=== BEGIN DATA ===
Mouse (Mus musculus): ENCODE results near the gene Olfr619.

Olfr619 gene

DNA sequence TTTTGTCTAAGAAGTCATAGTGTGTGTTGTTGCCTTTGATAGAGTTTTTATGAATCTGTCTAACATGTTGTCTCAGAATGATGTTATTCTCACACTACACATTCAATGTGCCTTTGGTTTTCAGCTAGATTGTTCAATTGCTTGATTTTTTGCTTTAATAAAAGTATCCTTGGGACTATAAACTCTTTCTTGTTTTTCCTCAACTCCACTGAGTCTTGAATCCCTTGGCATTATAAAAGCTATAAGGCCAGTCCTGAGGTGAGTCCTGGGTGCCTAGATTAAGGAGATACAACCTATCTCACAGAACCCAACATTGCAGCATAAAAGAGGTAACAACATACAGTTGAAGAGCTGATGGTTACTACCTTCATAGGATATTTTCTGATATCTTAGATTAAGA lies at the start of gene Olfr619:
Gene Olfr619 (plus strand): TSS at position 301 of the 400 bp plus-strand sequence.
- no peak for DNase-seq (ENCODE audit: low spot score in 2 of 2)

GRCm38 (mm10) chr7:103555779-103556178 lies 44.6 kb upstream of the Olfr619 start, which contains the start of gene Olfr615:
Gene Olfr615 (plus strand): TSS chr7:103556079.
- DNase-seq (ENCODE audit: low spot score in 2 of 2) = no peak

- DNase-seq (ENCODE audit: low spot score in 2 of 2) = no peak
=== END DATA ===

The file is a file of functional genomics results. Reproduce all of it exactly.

Mouse (Mus musculus): ENCODE results near the gene Olfr619.

Olfr619 gene

DNA sequence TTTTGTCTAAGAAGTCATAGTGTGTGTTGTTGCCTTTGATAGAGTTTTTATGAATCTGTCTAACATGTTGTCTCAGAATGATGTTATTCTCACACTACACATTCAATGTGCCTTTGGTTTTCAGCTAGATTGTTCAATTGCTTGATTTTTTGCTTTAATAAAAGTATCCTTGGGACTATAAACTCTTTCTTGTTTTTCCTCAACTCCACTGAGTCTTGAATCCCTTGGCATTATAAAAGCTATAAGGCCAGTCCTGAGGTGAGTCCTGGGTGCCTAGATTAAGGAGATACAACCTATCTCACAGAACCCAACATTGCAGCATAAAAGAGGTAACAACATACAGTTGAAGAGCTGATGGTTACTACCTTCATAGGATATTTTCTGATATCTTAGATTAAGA lies at the start of gene Olfr619:
Gene Olfr619 (plus strand): TSS at position 301 of the 400 bp plus-strand sequence.
- no peak for DNase-seq (ENCODE audit: low spot score in 2 of 2)

GRCm38 (mm10) chr7:103555779-103556178 lies 44.6 kb upstream of the Olfr619 start, which contains the start of gene Olfr615:
Gene Olfr615 (plus strand): TSS chr7:103556079.
- DNase-seq (ENCODE audit: low spot score in 2 of 2) = no peak

- DNase-seq (ENCODE audit: low spot score in 2 of 2) = no peak